Giving up the correct image and using a standard 90° diagonal would be the best option for all eyepieces to come to focus.

 

Rich


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#6 kur3tking

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Posted 25 July 2020 - 04:46 PM

Thanks all for that informative discussion! Can you please recommend a quality brand 90 degree diagonal to use? Looking to acquire one quickly. Thanks!



#7 Thomas Marshall

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Posted 25 July 2020 - 05:27 PM

There are many, - but I would buy a 2" for sure. They almost always come with a 1 1/4" insert, for dual purpose. My new AT2" Dialectric @ $120.00 provides excellent resolution in all my scopes. 



#8 kur3tking

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Posted 25 July 2020 - 07:36 PM

Thanks for the suggestion on the 2” AT. I like the price and dialectic coating. The choice of BK7 for the mirror substrate is a little odd since BK7 has the same coefficient of expansion as plate glass. I ordered the carbon fiber version.


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#9 Thomas Marshall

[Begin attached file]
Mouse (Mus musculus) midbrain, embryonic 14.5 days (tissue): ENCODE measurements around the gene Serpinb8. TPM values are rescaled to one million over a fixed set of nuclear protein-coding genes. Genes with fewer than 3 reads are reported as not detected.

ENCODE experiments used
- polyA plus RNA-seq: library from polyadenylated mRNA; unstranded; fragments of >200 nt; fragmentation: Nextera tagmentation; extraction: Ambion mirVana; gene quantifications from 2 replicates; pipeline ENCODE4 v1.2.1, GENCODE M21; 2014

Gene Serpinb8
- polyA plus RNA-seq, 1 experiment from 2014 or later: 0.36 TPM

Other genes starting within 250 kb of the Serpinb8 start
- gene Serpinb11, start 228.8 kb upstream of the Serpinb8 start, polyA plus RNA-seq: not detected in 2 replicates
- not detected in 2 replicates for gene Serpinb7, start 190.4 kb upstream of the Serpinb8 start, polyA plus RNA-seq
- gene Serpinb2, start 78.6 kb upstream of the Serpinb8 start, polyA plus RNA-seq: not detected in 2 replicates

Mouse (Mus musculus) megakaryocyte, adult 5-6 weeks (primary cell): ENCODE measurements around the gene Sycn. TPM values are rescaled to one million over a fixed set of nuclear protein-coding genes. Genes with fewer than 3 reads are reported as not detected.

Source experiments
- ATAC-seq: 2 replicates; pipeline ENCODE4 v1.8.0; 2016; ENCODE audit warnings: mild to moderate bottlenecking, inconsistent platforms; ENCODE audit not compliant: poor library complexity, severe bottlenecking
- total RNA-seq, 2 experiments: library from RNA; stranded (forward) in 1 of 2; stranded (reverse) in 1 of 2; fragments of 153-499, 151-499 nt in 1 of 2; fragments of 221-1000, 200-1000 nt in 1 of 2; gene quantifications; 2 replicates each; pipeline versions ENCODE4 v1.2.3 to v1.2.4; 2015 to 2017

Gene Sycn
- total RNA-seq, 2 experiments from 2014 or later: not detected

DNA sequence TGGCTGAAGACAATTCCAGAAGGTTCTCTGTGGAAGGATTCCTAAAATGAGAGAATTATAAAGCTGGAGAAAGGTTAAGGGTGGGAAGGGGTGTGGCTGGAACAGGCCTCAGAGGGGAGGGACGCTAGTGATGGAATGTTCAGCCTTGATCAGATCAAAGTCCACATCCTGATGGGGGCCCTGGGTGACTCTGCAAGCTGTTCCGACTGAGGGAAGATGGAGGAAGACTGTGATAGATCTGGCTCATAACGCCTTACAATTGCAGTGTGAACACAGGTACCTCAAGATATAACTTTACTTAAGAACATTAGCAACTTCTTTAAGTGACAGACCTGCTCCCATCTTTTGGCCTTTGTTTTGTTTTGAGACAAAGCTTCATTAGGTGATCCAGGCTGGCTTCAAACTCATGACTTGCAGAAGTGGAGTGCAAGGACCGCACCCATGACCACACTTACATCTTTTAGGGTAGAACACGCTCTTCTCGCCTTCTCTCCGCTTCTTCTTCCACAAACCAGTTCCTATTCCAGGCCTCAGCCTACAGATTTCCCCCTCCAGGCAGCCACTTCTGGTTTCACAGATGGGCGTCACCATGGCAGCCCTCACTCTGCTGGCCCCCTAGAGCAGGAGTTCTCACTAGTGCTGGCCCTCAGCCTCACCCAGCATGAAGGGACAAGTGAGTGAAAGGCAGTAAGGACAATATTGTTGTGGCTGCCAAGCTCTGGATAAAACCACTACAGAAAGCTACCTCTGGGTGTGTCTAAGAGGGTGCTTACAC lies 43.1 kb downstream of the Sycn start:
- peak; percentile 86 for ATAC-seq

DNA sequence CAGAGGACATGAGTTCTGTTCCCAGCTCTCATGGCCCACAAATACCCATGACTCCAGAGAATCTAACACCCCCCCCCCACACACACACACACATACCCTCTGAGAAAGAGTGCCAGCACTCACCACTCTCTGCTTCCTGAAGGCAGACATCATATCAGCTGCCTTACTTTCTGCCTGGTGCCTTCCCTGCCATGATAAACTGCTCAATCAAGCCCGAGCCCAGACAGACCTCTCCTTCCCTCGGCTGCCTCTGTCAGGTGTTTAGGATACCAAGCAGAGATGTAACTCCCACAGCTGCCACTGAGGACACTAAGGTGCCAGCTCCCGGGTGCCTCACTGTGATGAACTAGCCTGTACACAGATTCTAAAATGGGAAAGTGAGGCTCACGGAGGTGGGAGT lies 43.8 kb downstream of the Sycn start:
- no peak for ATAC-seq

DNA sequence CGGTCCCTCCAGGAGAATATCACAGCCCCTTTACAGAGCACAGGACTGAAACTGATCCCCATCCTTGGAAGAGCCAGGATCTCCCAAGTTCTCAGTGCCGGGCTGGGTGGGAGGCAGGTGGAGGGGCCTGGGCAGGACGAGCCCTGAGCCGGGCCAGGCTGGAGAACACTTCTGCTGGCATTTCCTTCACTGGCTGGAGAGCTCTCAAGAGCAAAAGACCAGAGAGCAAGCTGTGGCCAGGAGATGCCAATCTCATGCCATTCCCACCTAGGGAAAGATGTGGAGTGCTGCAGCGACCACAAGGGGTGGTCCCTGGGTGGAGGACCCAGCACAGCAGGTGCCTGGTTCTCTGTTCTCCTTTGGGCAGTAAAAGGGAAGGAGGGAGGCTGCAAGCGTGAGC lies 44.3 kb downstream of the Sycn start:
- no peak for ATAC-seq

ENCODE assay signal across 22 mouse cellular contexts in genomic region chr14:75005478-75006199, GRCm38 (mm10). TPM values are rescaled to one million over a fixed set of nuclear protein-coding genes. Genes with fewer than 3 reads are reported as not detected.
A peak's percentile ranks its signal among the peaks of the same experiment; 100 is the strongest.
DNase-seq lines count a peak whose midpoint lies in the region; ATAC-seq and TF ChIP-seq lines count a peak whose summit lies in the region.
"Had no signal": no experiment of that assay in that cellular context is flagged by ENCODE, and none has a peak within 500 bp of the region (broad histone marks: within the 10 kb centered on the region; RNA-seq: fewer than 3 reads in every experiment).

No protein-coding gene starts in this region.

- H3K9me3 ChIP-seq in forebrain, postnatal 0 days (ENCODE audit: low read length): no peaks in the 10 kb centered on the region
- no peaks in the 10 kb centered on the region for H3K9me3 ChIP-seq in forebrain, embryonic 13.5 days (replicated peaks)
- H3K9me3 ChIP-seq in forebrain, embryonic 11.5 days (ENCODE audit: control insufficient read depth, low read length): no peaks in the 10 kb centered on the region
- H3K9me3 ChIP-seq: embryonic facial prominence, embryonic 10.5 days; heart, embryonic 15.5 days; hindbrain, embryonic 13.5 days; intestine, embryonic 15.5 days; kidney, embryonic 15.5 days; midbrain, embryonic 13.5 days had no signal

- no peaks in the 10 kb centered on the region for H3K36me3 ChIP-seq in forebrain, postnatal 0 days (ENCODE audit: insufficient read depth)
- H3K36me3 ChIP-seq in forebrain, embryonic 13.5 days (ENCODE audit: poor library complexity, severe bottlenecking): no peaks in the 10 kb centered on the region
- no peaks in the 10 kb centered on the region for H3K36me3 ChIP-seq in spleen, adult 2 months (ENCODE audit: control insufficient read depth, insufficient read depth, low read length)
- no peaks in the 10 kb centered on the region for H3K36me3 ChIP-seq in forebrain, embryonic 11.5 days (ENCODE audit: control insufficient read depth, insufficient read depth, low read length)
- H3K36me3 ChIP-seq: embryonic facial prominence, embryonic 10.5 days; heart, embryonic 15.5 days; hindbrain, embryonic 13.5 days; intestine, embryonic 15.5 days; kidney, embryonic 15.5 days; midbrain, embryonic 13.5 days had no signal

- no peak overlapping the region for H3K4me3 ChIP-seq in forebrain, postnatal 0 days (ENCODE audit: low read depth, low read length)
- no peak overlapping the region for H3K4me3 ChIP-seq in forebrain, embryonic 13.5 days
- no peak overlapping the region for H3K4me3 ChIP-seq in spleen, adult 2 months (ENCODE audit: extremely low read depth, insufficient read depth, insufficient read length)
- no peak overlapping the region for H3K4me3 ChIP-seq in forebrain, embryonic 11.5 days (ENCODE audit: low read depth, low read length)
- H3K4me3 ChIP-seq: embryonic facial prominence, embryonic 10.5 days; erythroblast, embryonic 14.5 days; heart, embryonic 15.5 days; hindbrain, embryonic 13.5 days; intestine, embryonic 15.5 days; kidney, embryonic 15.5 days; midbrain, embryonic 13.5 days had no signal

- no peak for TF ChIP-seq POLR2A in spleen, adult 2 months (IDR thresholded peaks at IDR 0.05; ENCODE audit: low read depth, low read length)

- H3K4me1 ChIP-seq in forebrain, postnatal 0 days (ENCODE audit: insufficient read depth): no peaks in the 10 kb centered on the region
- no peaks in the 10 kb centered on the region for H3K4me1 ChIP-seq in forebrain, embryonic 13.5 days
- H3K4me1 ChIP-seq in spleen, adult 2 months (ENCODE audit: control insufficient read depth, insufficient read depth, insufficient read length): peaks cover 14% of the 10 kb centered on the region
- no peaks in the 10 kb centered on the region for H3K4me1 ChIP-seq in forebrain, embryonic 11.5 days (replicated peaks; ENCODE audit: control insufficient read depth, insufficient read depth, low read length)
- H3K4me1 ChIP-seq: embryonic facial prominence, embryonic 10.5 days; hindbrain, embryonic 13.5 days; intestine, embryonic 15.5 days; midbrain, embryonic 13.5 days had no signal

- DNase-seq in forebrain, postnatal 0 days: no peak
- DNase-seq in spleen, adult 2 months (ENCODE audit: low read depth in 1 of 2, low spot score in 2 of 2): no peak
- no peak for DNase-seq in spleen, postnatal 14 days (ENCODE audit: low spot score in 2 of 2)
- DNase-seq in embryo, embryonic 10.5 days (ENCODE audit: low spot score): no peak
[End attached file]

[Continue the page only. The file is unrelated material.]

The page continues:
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Posted 30 July 2020 - 06:06 PM

I took my Master Birder out last night for grab and go looks at Jupiter/Saturn/ and moon, and to test out how it does with my new sturdy Monopod and Bogen Manfrotto head. A 4mm Stellarvue 82* was pushing it at approx. 115X, at least on Jupiter. On Saturn and the moon it held up good. Put in my Stellarview binoviewer also, with 3xBarlow and 26mm eyepieces, and it held good, - but with 2x barlow there was not enough "In" focus room. Best views were with MK IV 8-24 zoom coupled with 2x barlow. Low altitude of planets was a definite factor, but of course the BIG problem was simply that a 'Monopod' is just not the right component for any Higher Power use. For nights of no moon and dark sky, when I want quick easy access to star fields/open clusters/large galaxies(M31) etc. at powers up to maybe 60x, - this should be an excellent set-up. Of course for best looks at planet etc. I go with my 4" ED refractor, or C8. Your set up reminded me of my focus issue with this birder scope, - 'fine focus' is not easy. So today I rigged up a 2 1/2" long "L" allen wrench, painted the end white for visibility, and used a 'coupler' to attach it to the focuser rod, replacing 1 of the knobs. This is going to make 'fine focus' adjustments easy. Can't wait to try it out in the dark. For a little birder scope, this thing amazes me, - but then again, I got the stripped down version back in the 90's, and even that was $650.00 I believe, so it should be a good scope. I also now have a 2" AT diagonal, and a couple of 2" 70* eyepieces that are fun with this scope.   Another great feature on this scope is the "close focus", it's got to be less than 10ft, so close ups on bushes/insects etc. is easy also.


Edited by Thomas Marshall, 30 July 2020 - 07:24 PM.